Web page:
Shooting 45.7Mp images at 7fps or 9fps will fill a card pretty quickly but the D850 can record 12-bit lossless compressed raw files at three different sizes, full resolution, medium (25.5 Mp) and small (11.3 Mp). This means that in the medium settings the D850 produces larger images than the D500 and with the MB-D18 Multi-Power Battery Pack its maximum frame rate is only 1fps slower.

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The high frame rates and deep burst depths mean that D850 users are likely to record a lot of raw files. With this in mind Nikon has included an in-camera raw file batch-processing feature that lets you apply the same adjustment to selected images. The original raw files and the processed jpegs can be saved to an XQD card. Alternatively, the originals can be saved to the XQD card and the jpegs to an SD card in the second slot – that could be useful for anyone who needs to make a tweak to raw files before handing over jpegs.

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Macro photographers may be pleased to learn that the D850 has a Focus Shift Shooting option. In this mode the camera can shoot up to 300 images in a sequence with a specified shift in focus between every shot. These images can then be merged in a post-processing software package that supports focus stacking.

Like the D5 the D850 has a 180,000-pixel RGB sensor to inform the metering, white balance, autofocusing and scene recognition system. This functions down to -3EV – useful for low light photography.

Nikon’s SnapBridge technology has also been included in the D850 to enable images to be shared automatically to a smartphone connected via the free app.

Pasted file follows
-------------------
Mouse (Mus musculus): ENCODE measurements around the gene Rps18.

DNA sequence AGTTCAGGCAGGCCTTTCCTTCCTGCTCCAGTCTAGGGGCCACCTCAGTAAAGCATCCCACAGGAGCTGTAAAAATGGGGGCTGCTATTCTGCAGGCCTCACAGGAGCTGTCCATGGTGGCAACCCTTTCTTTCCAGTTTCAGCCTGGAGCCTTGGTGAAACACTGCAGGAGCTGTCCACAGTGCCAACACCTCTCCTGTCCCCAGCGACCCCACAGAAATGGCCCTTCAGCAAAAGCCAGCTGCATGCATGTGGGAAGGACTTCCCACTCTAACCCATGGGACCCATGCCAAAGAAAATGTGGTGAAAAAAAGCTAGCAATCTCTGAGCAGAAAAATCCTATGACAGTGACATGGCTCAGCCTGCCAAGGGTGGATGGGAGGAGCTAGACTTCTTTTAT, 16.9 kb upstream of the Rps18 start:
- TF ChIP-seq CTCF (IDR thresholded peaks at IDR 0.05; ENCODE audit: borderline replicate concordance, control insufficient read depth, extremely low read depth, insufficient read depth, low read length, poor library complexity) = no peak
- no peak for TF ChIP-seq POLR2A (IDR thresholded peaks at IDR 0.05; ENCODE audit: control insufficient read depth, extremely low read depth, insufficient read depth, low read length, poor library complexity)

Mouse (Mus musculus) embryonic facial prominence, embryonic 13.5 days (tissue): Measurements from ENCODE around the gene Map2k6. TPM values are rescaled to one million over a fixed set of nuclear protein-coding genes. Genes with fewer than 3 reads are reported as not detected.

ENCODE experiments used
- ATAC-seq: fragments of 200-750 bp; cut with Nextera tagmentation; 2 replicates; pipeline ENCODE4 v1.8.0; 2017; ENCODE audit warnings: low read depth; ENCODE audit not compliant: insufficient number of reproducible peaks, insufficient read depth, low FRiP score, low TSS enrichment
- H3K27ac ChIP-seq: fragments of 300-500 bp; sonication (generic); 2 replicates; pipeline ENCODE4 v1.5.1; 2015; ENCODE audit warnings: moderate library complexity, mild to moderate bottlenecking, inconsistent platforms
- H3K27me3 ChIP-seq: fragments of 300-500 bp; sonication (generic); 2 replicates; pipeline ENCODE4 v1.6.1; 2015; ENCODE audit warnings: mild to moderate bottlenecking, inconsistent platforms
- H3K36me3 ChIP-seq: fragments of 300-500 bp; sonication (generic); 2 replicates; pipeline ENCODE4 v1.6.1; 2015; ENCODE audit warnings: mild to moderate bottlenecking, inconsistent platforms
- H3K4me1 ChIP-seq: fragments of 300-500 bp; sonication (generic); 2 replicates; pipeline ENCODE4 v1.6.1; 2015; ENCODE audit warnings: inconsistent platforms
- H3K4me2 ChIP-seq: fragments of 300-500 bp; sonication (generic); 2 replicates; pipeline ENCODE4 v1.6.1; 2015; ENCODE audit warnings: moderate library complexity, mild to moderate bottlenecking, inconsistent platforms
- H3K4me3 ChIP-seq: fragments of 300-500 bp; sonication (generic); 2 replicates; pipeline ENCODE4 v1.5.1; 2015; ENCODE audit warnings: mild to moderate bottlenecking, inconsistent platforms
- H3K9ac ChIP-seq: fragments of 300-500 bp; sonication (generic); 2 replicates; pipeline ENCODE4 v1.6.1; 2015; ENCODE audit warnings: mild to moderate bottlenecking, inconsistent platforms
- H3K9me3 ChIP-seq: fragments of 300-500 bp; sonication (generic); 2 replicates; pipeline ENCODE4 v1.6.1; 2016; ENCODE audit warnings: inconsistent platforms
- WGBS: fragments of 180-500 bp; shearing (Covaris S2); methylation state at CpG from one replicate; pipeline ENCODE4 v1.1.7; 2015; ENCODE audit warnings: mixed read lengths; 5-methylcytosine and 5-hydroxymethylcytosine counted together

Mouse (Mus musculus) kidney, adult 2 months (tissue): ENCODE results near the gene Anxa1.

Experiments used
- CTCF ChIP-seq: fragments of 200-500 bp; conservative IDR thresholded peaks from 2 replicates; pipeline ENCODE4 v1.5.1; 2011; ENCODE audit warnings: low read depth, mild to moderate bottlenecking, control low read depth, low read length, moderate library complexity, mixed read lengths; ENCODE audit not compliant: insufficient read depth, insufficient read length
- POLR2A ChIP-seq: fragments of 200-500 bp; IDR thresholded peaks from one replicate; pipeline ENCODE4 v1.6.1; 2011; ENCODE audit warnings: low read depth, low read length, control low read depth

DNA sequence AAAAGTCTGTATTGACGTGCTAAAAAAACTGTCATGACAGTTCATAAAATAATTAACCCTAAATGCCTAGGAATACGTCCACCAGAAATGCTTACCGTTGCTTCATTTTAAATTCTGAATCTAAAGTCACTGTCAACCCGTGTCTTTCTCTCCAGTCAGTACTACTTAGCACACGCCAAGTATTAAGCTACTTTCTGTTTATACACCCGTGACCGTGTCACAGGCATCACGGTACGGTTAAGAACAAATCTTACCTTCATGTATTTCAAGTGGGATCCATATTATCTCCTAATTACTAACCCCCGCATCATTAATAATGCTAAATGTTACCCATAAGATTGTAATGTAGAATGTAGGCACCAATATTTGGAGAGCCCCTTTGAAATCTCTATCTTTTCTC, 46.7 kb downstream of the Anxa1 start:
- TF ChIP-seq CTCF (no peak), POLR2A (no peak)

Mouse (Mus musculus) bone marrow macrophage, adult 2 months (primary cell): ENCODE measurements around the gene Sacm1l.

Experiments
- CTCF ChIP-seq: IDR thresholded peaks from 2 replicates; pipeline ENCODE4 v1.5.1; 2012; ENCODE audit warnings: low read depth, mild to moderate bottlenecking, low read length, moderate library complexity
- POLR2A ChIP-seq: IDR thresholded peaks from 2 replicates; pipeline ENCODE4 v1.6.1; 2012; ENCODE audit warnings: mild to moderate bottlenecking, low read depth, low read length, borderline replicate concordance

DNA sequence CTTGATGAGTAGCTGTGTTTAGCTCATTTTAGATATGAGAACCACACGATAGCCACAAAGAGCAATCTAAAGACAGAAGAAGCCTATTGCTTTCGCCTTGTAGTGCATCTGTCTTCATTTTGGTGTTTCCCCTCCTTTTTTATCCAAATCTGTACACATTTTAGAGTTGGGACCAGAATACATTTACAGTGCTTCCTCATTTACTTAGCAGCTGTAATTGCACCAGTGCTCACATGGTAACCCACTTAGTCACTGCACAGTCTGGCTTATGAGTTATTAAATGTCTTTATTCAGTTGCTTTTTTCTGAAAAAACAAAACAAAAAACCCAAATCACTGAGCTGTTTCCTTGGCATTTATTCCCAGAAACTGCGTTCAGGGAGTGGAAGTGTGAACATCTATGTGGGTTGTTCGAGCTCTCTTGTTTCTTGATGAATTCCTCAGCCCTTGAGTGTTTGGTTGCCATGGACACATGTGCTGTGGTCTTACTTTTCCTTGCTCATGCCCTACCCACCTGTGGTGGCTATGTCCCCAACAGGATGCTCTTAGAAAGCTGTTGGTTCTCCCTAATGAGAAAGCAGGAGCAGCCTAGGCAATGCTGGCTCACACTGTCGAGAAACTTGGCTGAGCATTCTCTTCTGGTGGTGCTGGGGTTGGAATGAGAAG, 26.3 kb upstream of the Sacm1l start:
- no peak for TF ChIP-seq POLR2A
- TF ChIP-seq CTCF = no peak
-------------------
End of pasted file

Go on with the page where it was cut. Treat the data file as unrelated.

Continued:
Nikon D850 Review Product Shot

Nikon D850 video

Aiming to benefit from Nikon’s wide-angle lenses, the D850 is capable of producing 4K/UHD (3,840 x 2160) video at 30, 25 or 24p with no cropping. Alternatively, Full HD (1920 x 1080) video can be recorded at 60, 50, 30, 25 or 24p. In addition, there’s a 4x / 5x slow-motion Full HD movie option.

As well as recording video to a card in the camera, it’s possible to simultaneously record uncompressed 4:2:2 8-bit 4K files onto an external drive via an HDMI connection.

Video can be saved in MP4 or MOV format.

The inclusion of an intervalometer enables the creation of 4K time lapse movies in-camera. In addition, stills can be shot to create 8K time lapse movies but the video has to be created using a computer rather than in-camera.

Nikon has stuck with a contrast detection autofocus system for Live View and Video mode. In addition to Normal-area AF (single point), Wide-area, Pin-point, Face Detection and Subject tracking AF modes are available.

Nikon D850 Review Product Shot

Camera type:DSLR
Date announced:24th August 2017
Price at launch:3499.99/$3,296.95 Body only
Sensor size:Full-frame (35.9 x 23.9mm)
Effective pixel count:45.7 million
Lens/Mount:Nikon F
Processor:Expeed 5
Sensitivity range:ISO 64-25.600 expandable to ISO 32-102.400 for stills and video
Reflex AF system:153-point with 99 cross-type
Live View AF System:Contrast detection
Max shooting rate:7fps as standard, 9fps with optional MB-D18 multi-power battery pack (with EN-EL18B battery)
Max video resolution:4K/UHD (3,840 x 2160) video at 30, 25 or 24p with no cropping
Storage:SD UHS-II and XQD
Viewfinder:Optical with pentaprism 100% coverage and 0.75 magnification
Screen:Tilting, touch-sensitive 3.2-inch TFT LCD with 2,359,000 dots
Dimensions:146×124×78.5mm / 5.8×4.9×3.1inches
Weight:1,005g / 2lb 3.5oz with battery and XQD memory card but without body cap;
915g /2lb 0.3oz camera body only